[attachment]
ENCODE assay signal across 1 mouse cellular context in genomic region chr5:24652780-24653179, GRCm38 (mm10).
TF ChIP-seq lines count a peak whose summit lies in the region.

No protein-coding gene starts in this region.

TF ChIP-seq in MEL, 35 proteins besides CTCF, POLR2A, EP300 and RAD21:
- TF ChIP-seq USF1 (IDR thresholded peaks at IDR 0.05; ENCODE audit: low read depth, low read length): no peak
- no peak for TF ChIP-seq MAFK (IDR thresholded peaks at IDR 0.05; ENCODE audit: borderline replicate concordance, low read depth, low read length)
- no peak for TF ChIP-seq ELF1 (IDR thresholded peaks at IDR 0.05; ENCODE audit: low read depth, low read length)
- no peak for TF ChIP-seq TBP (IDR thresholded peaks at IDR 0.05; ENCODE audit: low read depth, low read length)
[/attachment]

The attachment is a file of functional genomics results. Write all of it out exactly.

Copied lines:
ENCODE assay signal across 1 mouse cellular context in genomic region chr5:24652780-24653179, GRCm38 (mm10).
TF ChIP-seq lines count a peak whose summit lies in the region.

No protein-coding gene starts in this region.

TF ChIP-seq in MEL, 35 proteins besides CTCF, POLR2A, EP300 and RAD21:
- TF ChIP-seq USF1 (IDR thresholded peaks at IDR 0.05; ENCODE audit: low read depth, low read length): no peak
- no peak for TF ChIP-seq MAFK (IDR thresholded peaks at IDR 0.05; ENCODE audit: borderline replicate concordance, low read depth, low read length)
- no peak for TF ChIP-seq ELF1 (IDR thresholded peaks at IDR 0.05; ENCODE audit: low read depth, low read length)
- no peak for TF ChIP-seq TBP (IDR thresholded peaks at IDR 0.05; ENCODE audit: low read depth, low read length)